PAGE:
Police the Police Department, An Uber For Police Misconduct
Tracy Jackson far Left, Donnel Warren far Right
By Max Tedford, December 8, 2020
Tracy Jackson was driving down a Los Angeles street when he saw three young, African American teens who had been pulled over by a police officer. He could tell the boys were nervous. With events of the past summer in mind, Jackson parked his car and walked over to film the interaction. The officer asked him to stay back.
“Ok, but I’m going to keep filming”, Jackson replied.
The officer wrote a ticket and left, but the boys stayed to thank Jackson for being there. They said they felt safer with him filming.
That feeling of security is exactly why Tracy Jackson created his non-profit organization “Police the Police Department,” with an Uber-style app for deterring police abuse of power.
The app is currently in development and will be released at the beginning of next year.. While the app will be free to download on all app stores, to access most of the features users will have to pay a $3.99 monthly subscription fee.
The main feature of the PTPD app will work similarly to Uber’s ride-finding feature. A user can open the app and immediately hit a button which will connect to the nearest PTPD rapid response drivers. After one of the drivers accepts the call, the app will send out push notifications to the user’s previously-set emergency contacts to let them know what is happening. A recording will play at this point instructing the users to remain calm and listen to the police’s instructions.
Once the drivers arrive, they will maintain a safe and legal distance from officers while filming the interaction between their client and law enforcement. The app gives the option for clients to either facetime their emergency contact or have the driver livestream the footage to the emergency contact. At the end of the call, users are given the option to rate and tip the drivers afterward.
Donnel Warren, PTPD’s vice president and a veteran of the Navy, says the goal is to make these interactions between police and citizens safer.
“What we want is to de-escalate,” Warren said. “And the good thing is it doesn’t matter who did something wrong, we’ll have it all on tape.”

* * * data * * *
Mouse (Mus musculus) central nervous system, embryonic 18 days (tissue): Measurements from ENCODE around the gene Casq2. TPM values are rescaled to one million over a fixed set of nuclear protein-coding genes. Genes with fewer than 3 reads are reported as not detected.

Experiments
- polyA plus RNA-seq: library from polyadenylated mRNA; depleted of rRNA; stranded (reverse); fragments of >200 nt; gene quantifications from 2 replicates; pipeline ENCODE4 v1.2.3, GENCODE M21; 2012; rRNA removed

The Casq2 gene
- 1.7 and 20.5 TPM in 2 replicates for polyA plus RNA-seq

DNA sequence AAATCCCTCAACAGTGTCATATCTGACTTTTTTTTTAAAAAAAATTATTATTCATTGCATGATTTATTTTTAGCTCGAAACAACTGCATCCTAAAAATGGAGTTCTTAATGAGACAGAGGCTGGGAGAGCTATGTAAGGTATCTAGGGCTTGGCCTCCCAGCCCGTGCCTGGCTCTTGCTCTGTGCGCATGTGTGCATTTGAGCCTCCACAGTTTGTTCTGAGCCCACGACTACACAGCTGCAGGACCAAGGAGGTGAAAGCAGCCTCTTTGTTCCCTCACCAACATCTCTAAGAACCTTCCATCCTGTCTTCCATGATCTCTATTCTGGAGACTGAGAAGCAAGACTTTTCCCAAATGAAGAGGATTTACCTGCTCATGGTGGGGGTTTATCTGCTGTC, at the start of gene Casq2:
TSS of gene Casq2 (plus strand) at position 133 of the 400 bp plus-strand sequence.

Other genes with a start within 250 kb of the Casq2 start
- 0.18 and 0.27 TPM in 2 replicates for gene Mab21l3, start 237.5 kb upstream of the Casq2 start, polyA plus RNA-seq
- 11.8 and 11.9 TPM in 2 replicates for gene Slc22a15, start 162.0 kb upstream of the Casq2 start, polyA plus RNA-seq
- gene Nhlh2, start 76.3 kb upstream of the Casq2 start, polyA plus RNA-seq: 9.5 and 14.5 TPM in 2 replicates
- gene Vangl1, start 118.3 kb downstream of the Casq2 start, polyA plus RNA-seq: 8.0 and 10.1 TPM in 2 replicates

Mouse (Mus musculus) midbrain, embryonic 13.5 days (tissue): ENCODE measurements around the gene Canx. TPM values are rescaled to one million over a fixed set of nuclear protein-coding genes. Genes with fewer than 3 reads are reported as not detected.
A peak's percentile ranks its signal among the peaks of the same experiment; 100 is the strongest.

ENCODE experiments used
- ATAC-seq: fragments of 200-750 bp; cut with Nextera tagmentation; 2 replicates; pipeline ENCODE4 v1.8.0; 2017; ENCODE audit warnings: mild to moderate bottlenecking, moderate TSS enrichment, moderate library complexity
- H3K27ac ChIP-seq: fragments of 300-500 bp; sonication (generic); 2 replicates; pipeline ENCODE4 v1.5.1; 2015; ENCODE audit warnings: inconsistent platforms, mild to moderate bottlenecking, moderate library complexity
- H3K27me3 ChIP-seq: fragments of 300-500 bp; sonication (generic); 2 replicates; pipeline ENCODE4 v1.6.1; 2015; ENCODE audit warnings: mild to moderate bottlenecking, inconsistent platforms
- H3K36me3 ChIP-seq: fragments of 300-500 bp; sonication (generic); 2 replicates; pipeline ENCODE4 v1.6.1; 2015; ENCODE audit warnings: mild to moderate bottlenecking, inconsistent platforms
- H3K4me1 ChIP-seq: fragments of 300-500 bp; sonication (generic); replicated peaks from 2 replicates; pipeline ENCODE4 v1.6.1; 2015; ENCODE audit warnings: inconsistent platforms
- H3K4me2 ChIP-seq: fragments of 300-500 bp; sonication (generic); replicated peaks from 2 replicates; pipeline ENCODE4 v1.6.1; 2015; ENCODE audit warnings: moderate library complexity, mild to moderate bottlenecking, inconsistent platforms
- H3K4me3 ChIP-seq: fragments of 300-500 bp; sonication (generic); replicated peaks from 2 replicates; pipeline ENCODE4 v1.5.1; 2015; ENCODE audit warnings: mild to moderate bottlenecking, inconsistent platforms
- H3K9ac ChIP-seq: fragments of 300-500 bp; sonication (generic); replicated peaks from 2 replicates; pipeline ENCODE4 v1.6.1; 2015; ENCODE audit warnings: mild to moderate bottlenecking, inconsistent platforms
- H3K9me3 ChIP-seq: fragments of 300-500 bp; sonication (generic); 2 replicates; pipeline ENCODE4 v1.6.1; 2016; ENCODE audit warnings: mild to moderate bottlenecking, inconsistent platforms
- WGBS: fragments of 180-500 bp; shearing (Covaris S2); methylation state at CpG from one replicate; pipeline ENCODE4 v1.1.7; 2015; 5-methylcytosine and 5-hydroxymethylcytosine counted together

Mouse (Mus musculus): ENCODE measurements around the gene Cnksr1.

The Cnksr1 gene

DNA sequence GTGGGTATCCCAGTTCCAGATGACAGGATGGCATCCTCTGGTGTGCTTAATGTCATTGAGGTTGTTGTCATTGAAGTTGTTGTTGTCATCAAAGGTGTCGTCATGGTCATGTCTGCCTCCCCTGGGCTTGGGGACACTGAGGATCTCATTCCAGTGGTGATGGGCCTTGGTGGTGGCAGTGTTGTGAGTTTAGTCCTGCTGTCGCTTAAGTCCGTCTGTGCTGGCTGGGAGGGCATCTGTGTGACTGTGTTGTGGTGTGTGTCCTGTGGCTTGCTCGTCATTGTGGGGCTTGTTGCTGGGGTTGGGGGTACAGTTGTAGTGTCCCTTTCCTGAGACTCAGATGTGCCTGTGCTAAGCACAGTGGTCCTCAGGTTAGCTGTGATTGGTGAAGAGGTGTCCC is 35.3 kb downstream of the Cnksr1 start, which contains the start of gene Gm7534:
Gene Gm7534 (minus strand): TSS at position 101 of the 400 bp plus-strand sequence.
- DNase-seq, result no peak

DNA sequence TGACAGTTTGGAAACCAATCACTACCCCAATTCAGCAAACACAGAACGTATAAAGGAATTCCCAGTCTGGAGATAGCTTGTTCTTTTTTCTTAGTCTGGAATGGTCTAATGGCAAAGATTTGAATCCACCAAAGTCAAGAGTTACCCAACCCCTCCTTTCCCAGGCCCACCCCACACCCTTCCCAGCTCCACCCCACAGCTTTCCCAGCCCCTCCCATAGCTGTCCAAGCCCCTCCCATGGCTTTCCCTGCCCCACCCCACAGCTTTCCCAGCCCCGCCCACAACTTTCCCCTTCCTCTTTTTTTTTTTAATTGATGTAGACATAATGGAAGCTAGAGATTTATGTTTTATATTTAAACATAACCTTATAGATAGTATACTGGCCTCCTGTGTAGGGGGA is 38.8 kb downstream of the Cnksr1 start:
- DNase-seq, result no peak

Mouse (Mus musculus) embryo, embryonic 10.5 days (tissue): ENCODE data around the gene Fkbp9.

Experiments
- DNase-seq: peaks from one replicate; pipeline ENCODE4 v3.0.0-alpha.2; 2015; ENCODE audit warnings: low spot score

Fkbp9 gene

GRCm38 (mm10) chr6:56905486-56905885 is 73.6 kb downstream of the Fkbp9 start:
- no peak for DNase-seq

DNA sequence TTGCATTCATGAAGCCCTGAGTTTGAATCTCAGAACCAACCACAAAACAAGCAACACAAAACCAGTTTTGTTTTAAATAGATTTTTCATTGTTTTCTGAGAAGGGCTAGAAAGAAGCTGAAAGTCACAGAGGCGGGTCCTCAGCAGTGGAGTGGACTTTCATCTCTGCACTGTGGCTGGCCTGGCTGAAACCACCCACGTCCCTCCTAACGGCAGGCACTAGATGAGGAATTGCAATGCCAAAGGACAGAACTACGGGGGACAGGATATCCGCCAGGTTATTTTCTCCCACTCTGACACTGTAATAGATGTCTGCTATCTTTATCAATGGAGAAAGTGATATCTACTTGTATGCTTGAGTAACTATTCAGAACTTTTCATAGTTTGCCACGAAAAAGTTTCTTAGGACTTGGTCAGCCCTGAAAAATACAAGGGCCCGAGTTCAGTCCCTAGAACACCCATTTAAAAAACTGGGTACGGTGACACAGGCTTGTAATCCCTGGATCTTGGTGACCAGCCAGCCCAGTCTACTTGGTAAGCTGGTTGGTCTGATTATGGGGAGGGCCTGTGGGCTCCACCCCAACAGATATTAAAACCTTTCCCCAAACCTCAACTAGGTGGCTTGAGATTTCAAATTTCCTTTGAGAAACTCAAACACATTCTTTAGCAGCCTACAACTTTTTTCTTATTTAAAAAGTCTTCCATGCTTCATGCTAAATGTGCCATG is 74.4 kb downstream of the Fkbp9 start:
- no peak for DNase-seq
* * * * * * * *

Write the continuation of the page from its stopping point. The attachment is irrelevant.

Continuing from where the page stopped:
To do that Warren says he plans to rigidly train their drivers. Drivers will know the law surrounding filming police, how to best film the interactions, and will help keep their clients calm. Jackson says PTPD drivers will be trained to not interfere, even if they witness an abuse of power.
This is where the rest of the organization begins its work. Following the conclusion of a call, if drivers feel they recorded an instance of police misconduct they send the footage to their department “chiefs”. The department “chiefs” will be responsible for the hiring and firing drivers as well as reviewing all footage sent in.
According to the Police the Police Department website if the “chief” feels that the footage does show an abuse of power they then send it as a case file to an investigator. If the investigator finds there was misconduct they either assist the client in making their own report against the offending police officer or the PTPD investigators personally make that effort to have the police department punish the officer in question.
Before founding Police the Police Department Donnel Warren and Tracy Jackson worked for years in the telecommunication industry. The two met at a Data Comminications Training in Oakland where they became fast friends. The two left their companies in the early 2000s to form a vocational training school on data communications called Trinity Technical Institute. Its main mission is to help give vocational training to underprivileged people of color. However Jackson says watching the videos of George Floyd’s death inspired him to do something tangible to help people in his community. After going to Black Lives Matter protests with Warren the two felt something like a citizens watch group could help be a part of a solution.